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Last Updated: Sunday, 23 May, 2004, 14:22 GMT 15:22 UK
Iran tells US to pull out of Iraq
Protest against Iraqi occupation on Friday, 21 May 2004
Previous demonstrations outside the British embassy have been violent
The Iranian foreign ministry has sent a warning message to the US, criticising its policy in Iraq.

A spokesman said Iran wanted "the departure of the occupation forces as quickly as possible and the restitution of authority to the Iraqi people".

Iran, a Shia republic, is worried by fighting in holy cities such as Najaf and Karbala in neighbouring Iraq.

Around 400 people also took part in a protest against the Iraq occupation outside the UK embassy in Tehran.

Demonstrators chanted slogans demanding the closure of the UK embassy and expulsion of the British ambassador from Iran.

About 100 of them repeatedly tried to rush the police lines but they were heavily outnumbered by the security forces, the BBC 's Jim Muir reports from Tehran.

Some stones and firecrackers were thrown at the embassy compound, which has become a focal point for demonstrators angered by what they see as the violation of Shia holy places in Iraq.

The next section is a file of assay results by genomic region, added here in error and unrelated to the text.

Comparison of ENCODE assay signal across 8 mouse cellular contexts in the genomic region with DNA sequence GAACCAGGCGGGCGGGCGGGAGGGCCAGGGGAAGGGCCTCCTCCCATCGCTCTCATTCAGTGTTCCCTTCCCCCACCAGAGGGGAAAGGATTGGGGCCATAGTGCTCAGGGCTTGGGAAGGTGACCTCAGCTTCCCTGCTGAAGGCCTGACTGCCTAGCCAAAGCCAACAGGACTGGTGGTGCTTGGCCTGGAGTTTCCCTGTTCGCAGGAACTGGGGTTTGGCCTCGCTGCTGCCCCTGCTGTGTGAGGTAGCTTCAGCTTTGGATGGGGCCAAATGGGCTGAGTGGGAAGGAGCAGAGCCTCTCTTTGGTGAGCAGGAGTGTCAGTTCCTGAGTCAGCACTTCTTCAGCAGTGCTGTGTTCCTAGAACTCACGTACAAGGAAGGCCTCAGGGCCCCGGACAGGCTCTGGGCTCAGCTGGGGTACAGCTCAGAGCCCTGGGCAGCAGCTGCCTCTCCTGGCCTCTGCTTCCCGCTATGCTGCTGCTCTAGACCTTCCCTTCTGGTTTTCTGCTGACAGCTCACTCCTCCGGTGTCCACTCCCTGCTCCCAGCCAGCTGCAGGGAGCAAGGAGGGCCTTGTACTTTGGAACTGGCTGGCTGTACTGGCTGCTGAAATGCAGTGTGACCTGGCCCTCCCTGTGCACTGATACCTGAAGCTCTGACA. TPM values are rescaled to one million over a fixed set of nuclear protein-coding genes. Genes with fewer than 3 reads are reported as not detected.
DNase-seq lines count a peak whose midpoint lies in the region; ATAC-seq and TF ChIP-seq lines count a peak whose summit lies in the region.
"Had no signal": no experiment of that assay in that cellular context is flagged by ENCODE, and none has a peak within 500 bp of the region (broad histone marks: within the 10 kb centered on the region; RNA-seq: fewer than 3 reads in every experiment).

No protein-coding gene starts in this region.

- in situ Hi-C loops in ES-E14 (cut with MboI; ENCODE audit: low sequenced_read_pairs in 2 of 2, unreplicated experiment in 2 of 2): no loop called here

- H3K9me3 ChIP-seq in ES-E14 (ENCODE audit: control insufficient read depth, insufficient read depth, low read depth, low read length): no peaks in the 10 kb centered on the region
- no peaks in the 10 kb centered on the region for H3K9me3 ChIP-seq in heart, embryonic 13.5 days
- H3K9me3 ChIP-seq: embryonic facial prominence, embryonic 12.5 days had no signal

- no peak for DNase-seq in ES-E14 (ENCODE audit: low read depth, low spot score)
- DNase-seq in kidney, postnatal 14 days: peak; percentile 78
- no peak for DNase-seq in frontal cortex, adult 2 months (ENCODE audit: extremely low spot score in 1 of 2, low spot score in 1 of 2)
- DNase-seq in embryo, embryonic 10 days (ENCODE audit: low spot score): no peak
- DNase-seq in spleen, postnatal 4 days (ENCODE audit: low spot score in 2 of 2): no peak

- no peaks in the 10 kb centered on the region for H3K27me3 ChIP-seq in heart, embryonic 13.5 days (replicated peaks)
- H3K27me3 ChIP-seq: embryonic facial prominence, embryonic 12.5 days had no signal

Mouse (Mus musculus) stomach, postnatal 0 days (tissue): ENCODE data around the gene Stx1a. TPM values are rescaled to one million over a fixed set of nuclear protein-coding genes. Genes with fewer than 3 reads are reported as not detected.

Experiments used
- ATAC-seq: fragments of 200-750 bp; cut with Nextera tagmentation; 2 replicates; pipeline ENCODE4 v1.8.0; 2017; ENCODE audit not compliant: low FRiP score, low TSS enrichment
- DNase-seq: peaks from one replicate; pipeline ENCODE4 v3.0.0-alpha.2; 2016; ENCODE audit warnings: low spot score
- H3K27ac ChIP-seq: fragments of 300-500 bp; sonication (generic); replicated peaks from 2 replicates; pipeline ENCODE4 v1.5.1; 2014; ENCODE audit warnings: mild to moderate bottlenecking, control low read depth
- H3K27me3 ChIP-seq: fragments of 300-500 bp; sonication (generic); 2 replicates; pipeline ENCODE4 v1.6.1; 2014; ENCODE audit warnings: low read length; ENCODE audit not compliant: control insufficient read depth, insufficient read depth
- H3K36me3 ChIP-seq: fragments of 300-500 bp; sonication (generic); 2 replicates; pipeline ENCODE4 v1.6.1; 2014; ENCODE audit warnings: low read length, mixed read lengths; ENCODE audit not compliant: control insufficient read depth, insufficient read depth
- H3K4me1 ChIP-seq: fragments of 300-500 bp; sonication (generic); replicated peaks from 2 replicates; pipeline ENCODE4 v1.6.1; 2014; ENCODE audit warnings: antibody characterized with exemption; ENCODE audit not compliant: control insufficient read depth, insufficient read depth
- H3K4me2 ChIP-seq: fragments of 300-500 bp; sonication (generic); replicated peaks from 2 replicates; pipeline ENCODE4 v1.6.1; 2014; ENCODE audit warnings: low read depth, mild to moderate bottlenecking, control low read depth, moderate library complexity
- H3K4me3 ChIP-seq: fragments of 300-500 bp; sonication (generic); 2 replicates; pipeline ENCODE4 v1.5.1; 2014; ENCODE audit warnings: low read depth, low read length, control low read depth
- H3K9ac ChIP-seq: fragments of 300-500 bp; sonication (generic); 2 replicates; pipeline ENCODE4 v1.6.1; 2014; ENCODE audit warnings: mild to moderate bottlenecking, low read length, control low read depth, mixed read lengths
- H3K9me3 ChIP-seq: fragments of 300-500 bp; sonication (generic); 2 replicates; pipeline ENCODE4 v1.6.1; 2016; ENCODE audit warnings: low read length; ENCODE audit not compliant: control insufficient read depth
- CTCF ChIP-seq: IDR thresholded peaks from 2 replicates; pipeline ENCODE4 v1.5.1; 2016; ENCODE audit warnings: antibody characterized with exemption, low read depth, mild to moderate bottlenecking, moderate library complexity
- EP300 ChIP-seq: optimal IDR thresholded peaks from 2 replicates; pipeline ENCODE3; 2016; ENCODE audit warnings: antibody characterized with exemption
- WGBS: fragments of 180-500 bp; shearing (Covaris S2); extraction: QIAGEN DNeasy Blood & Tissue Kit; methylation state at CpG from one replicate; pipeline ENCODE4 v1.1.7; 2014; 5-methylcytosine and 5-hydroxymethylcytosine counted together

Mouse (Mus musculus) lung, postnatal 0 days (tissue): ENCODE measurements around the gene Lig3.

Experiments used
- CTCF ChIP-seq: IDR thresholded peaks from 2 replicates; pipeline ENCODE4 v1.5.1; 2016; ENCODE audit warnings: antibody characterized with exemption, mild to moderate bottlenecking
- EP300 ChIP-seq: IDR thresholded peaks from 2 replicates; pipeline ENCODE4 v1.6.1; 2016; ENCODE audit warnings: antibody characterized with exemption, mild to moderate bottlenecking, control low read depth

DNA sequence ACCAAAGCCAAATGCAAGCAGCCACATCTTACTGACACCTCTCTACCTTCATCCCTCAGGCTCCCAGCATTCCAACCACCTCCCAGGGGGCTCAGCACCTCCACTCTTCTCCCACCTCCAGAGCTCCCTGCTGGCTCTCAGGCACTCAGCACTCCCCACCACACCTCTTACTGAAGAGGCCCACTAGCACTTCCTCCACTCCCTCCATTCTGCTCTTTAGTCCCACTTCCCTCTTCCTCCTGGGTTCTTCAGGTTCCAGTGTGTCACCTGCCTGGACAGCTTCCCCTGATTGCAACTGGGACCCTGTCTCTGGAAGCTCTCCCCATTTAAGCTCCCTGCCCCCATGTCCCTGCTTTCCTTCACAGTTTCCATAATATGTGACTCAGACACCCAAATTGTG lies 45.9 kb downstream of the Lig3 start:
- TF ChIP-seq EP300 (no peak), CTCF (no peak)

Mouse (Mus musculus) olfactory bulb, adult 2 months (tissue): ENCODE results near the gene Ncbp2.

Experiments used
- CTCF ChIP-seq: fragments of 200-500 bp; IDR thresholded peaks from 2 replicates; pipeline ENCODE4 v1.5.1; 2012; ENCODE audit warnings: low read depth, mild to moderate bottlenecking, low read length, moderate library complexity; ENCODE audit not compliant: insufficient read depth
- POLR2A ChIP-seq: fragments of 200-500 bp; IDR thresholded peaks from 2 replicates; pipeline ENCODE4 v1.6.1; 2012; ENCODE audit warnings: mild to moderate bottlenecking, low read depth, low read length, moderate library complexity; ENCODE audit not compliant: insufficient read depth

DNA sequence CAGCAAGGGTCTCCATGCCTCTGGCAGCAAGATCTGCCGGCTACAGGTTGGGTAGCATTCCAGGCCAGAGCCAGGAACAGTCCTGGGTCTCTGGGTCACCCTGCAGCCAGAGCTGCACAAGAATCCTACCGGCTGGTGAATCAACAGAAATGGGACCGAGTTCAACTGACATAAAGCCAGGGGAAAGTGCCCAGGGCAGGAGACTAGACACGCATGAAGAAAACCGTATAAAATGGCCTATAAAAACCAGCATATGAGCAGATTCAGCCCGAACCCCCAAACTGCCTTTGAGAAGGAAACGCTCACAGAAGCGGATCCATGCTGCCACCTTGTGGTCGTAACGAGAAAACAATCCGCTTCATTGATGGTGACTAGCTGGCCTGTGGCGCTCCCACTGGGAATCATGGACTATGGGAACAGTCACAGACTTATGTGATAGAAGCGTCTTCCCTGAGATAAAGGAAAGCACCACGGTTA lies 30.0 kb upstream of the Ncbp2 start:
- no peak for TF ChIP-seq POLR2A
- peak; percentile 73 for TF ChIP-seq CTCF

But there was more violence at a demonstration on Wednesday, when petrol bombs were thrown.

Sympathy for militant

Iran issued its warning through the Swiss embassy, as its diplomatic ties with the US have been severed.

The foreign ministry said Iraq's Shia should take their lead from their senior religious leaders.

Our correspondent says that while Iran has officially thrown its weight behind the moderate cleric, Ayatollah Ali Sistani, some hardline elements appear to have a good deal of sympathy for the younger and more militant Moqtada Sadr.

Spying allegations denied

In a separate development, Iran has denied that it received confidential information from Ahmed Chalabi, a senior member of the US-appointed Iraqi Governing Council.

However, Iran did acknowledge it had a "continuous and permanent dialogue" with Mr Chalabi, who faces allegations of passing US secrets to Tehran.

Mr Chalabi was previously tipped for high office by senior figures in the Pentagon, but has fallen out of favour since reports on Iraq's weapons of mass destruction provided by his informants have proved to be unfounded.


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The BBC's Jonathan Beale
"Handing over sovereignty could make British and US forces subject to Iraqi law"



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